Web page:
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Unless a court order says otherwise, when a child is born and the parents are not married the mother has sole legal and physical custody of the child.

“Paternity” is a legal concept.  It refers to the determination of the legal rights and responsibilities of the man who is the legal father of a child.  This man would normally be the biological parent of the child, but in unusual circumstances may not even be the biological parent of the child.  The Parentage Act describes the determination of parentage in Minnesota.  See Minnesota Statutes, §257.51 to §257.74.

 

A married man will automatically be presumed to be the father when his wife gives birth to a child.  Many unmarried parents will jointly raise a child for years without problem.  However, disputes can arise over many issues as a child grows older.  Sometimes a mother will plan to leave the state.  Other times arguments will arise about payment of child support, a child’s schooling or parenting time of a parent.  In other cases the mother (or perhaps a county agency) will wish to establish paternity, often to start the payment of child support.

If a father wishes to establish custody or parenting time with the child he will have to establish that he is the “legal” father of the child.  Under the law an unmarried man can be recognized as father in one of two ways.

 

If both mother and father sign a “Recognition of Parentage” and the recognition is filed with the Minnesota Department of Health, the signatories are presumed to be the parents of the child.  The recognition functions like an admission by both parents that the named father is the legal parent of the child.  The Recognition has the force and effect of an order determining the existence of the parent and child relationship.  See Minnesota Statutes, §257.75, subd. 3.  This form is available from the Minnesota Department of Health.

 

However a "Recognition of Parentage" by itself does not establish custody, a right to specific parenting time or a child support obligation.  These rights can only be formally recognized and enforced through formal legal proceedings.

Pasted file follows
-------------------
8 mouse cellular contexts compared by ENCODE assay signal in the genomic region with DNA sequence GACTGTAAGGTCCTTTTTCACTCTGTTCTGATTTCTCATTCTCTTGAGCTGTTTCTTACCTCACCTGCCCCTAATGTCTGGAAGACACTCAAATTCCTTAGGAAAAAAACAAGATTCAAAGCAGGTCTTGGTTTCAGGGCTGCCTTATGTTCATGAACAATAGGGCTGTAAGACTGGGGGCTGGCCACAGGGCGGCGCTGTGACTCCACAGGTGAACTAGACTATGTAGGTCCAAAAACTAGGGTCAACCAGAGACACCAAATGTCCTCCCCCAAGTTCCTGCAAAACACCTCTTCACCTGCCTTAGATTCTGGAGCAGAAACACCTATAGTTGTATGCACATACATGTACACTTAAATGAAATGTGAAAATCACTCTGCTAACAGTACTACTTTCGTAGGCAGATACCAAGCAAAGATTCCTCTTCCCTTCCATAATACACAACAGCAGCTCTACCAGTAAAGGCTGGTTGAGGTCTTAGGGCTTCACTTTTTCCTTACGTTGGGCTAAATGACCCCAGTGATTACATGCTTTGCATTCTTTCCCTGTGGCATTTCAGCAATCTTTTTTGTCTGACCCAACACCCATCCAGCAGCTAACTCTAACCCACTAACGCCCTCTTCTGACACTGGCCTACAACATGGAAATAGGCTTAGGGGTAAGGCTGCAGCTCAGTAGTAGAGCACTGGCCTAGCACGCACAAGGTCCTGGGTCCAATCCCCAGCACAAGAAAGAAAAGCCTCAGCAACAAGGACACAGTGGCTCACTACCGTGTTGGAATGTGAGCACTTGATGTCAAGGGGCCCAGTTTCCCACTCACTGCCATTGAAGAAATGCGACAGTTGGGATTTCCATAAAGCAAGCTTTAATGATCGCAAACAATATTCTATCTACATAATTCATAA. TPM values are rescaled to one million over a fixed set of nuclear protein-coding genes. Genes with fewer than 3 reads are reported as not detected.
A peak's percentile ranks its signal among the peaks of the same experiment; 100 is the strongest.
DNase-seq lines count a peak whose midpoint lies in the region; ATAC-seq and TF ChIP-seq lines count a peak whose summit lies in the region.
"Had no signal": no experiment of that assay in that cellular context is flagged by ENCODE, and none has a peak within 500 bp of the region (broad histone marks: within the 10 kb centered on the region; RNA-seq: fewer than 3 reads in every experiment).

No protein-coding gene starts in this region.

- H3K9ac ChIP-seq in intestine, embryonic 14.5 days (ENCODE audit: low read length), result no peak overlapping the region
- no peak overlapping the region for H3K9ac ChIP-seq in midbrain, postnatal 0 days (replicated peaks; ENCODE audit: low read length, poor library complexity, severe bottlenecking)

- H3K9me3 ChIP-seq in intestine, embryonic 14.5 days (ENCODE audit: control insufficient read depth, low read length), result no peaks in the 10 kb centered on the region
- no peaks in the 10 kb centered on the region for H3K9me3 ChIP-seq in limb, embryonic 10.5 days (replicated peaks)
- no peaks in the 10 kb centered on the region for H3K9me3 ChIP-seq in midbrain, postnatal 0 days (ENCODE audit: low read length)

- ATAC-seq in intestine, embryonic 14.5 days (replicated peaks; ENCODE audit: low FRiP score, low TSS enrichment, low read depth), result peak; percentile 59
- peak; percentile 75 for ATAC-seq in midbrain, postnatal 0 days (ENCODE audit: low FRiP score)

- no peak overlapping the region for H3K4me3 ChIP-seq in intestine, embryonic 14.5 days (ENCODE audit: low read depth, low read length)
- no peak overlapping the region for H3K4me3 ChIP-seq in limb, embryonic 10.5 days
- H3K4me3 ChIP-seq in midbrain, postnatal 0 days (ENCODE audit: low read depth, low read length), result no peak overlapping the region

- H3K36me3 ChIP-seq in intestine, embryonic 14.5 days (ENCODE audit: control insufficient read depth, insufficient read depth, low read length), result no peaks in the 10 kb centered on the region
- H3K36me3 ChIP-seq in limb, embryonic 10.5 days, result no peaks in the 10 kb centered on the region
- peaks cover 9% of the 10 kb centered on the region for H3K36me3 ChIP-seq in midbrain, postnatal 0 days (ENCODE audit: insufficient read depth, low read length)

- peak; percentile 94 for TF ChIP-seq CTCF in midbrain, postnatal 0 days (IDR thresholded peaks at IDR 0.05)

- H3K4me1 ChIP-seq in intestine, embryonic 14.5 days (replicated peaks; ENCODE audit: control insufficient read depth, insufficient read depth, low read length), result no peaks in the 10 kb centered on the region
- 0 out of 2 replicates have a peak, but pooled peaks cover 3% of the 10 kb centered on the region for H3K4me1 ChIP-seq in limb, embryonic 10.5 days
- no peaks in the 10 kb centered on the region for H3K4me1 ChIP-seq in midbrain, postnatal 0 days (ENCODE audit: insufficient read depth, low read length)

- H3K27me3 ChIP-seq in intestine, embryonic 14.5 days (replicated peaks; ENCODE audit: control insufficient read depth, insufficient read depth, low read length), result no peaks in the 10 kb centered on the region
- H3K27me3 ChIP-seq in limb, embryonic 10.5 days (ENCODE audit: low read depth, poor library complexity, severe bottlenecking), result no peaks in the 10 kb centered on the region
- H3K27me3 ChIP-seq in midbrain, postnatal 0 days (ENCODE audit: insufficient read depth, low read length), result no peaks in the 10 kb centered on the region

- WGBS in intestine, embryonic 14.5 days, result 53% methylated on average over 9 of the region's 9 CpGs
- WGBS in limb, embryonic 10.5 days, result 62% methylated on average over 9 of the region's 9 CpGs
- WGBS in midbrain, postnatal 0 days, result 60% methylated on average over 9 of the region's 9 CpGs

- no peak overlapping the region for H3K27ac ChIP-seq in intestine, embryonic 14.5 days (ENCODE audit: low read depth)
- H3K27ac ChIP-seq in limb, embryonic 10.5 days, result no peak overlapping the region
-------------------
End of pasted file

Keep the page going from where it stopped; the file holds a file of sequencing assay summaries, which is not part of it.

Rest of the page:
Minnesota law provides for actions to declare the existence or non existence of the father – child relationship.  Minnesota Statutes, §257.57.  An action of this kind can be brought by the mother, presumed father or child (or his/her personal representative).  There are limitations on when such an action can be brought.  A potential litigant would be well advised to seek competent legal advice

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Proving the existence of the mother – child relationship is relatively simple.  A woman only needs to show she gave birth to the child.  A birth certificate would provide presumptive proof of the birth.

 

Until a court order is issued, an unmarried mother will have sole legal and sole physical custody of her child.  However, proving the father – child relationship commonly involves genetic testing of the mother, presumed father and child.   Mother, father or child can ask the court to order genetic testing.  A public agency may also request genetic testing – commonly to set child support.  A child can be made a party to the action.  If a child is a minor, a guardian or guardian ad litem will be appointed to represent the child.  Minnesota Statutes, §257.60.

 

Evidence may also be presented regarding other possible fathers, whether the mother was married at the time of conception, evidence of sexual intercourse between the mother and potential father at a time of possible conception, expert opinions of the probability of the potential father’s paternity based on the duration of the pregnancy, anthropological evidence of paternity based on tests performed by experts, whether the man treated the child as his son or daughter and other relevant factors.

 

Once paternity has been established, the court will award physical and legal custody [See Custody Link], parenting time [See Parenting Time Link] and child support [See Child Support Link].

 

The major disadvantages of seeking a court order would be the costs of the legal action including attorney fees for one, two or three parties, court costs and costs of genetic testing.  A second disadvantage is the length of the proceedings.  A Recognition of Parentage can be signed and filed in one day, but a legal action to determine paternity (or non-paternity) is likely to drag on for months.

 

Paternity